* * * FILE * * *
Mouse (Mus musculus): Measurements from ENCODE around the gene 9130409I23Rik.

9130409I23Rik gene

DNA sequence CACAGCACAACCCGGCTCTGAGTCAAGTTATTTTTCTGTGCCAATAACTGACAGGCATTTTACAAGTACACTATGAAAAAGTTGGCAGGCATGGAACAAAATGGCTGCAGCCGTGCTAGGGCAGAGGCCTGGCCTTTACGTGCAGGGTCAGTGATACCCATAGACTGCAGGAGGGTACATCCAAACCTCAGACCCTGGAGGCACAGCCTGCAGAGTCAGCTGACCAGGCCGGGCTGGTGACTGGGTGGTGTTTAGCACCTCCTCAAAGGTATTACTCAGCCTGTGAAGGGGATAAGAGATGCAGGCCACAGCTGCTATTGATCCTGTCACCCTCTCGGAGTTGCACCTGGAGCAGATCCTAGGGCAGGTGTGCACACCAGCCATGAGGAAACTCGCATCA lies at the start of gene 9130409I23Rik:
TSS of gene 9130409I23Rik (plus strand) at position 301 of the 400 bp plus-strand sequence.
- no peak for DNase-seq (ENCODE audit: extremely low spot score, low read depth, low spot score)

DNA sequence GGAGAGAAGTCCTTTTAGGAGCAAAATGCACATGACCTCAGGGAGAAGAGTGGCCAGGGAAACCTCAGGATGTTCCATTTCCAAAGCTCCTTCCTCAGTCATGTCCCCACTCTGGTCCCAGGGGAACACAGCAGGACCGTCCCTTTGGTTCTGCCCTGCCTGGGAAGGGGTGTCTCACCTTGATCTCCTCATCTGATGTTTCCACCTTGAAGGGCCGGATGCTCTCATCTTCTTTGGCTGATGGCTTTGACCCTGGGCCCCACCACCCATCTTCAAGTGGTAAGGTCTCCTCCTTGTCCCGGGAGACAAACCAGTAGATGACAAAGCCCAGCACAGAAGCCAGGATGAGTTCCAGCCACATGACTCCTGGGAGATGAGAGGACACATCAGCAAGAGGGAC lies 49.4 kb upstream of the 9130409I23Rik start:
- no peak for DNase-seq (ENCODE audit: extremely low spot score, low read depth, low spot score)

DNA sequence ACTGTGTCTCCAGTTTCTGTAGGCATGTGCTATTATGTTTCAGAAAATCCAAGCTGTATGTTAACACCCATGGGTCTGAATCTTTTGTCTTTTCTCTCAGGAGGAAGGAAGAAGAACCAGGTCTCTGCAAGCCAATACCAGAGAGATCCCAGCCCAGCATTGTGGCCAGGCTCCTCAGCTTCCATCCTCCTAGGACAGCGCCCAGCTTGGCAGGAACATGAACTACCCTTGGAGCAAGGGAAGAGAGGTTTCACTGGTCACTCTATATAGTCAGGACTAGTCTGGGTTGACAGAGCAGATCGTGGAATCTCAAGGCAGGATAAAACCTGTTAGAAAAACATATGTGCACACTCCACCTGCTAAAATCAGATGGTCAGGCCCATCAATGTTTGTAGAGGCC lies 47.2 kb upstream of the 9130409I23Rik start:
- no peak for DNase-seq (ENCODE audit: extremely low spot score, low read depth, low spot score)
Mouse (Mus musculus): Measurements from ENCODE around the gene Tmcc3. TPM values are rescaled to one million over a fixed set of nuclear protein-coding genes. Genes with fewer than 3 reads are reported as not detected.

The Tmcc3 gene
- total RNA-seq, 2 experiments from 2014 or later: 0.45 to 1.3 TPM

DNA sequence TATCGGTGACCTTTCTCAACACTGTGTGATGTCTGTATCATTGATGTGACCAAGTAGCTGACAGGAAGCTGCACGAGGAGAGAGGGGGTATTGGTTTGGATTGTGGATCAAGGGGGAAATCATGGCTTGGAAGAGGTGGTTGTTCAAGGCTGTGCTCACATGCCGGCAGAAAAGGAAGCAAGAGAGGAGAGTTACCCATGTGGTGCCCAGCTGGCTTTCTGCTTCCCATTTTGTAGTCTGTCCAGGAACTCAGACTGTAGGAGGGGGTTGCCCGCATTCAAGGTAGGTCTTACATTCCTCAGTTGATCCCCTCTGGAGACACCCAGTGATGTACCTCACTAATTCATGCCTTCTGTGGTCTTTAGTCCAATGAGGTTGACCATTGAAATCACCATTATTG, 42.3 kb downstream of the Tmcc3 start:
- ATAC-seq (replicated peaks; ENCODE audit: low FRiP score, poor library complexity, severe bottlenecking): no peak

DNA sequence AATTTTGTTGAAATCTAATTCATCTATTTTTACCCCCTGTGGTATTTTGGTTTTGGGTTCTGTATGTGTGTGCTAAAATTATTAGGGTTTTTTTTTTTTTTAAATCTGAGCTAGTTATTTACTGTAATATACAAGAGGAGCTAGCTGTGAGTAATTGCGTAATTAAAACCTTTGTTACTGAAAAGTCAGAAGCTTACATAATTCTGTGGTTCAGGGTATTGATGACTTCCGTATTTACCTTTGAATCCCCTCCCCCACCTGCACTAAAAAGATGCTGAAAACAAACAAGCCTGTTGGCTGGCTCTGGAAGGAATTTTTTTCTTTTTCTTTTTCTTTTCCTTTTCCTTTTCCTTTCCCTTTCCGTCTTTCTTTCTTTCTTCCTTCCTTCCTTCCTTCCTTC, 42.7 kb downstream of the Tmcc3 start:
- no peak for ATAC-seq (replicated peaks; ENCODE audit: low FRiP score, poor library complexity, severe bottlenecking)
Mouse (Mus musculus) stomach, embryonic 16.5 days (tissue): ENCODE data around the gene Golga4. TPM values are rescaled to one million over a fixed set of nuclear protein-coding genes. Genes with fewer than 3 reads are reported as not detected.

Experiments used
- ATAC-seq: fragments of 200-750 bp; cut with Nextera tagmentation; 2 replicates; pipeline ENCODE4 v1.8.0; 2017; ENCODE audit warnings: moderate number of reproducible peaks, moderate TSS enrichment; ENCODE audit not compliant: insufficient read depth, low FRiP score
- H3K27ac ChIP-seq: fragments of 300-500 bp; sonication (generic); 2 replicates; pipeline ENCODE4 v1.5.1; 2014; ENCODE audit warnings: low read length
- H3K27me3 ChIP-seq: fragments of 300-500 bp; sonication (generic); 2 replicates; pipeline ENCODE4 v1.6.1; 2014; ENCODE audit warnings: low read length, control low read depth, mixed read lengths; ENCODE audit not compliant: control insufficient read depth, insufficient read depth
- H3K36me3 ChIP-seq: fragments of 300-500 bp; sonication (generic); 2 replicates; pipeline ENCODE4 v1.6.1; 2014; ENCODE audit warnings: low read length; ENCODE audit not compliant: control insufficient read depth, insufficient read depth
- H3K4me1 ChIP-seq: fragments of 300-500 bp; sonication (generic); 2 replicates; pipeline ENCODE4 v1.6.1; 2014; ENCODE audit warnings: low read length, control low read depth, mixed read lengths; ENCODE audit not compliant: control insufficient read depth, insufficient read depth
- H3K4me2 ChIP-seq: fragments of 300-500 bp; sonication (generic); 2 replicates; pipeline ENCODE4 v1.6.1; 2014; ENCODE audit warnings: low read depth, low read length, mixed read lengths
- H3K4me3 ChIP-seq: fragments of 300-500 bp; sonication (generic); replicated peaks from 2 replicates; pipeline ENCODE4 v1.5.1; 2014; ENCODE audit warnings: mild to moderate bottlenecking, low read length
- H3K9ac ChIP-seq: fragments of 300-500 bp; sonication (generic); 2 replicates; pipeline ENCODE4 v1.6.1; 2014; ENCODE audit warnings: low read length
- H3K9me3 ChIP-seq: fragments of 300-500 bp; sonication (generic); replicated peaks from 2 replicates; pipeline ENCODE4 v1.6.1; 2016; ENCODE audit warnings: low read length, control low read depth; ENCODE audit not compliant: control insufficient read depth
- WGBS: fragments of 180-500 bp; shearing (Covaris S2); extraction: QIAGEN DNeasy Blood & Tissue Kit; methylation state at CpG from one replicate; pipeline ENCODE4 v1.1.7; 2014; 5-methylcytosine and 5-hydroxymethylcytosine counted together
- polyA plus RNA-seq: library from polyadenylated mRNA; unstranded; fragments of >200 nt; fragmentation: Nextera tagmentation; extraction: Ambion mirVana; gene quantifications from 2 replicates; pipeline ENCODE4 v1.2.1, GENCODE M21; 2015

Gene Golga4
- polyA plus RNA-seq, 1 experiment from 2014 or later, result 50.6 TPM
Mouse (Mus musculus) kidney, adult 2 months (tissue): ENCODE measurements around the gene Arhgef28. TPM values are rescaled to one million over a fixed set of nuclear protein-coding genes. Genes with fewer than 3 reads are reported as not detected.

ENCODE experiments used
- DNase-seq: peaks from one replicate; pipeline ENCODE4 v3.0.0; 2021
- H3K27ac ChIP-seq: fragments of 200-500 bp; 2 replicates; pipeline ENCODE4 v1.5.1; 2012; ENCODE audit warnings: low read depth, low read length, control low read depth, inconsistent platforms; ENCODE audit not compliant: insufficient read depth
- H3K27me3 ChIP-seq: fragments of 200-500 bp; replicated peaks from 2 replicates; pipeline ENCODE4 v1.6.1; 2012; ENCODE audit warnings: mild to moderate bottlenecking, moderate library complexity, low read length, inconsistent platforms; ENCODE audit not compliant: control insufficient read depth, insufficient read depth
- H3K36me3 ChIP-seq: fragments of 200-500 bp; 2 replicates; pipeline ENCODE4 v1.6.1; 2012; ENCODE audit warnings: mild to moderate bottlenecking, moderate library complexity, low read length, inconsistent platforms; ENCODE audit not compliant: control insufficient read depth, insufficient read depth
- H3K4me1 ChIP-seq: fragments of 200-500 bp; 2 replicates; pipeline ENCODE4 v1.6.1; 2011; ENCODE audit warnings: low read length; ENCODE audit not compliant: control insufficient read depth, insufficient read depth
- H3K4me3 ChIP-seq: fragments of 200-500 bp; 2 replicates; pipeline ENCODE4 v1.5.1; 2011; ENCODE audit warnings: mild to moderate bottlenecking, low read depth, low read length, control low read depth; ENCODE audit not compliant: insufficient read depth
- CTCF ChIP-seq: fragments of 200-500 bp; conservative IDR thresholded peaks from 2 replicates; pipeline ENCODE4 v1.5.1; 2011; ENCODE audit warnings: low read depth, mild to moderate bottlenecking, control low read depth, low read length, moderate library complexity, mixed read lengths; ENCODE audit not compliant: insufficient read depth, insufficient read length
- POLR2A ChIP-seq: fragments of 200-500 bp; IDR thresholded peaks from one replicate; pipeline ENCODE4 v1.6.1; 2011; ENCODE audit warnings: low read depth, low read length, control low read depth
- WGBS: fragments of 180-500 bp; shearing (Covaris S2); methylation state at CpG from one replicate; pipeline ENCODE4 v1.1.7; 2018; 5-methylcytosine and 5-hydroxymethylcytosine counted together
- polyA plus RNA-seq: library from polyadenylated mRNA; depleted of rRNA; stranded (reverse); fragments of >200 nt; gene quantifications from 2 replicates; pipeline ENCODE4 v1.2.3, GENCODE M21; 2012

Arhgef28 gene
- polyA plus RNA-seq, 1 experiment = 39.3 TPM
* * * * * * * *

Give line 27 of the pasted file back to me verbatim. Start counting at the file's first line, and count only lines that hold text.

- H3K9me3 ChIP-seq: fragments of 300-500 bp; sonication (generic); replicated peaks from 2 replicates; pipeline ENCODE4 v1.6.1; 2016; ENCODE audit warnings: low read length, control low read depth; ENCODE audit not compliant: control insufficient read depth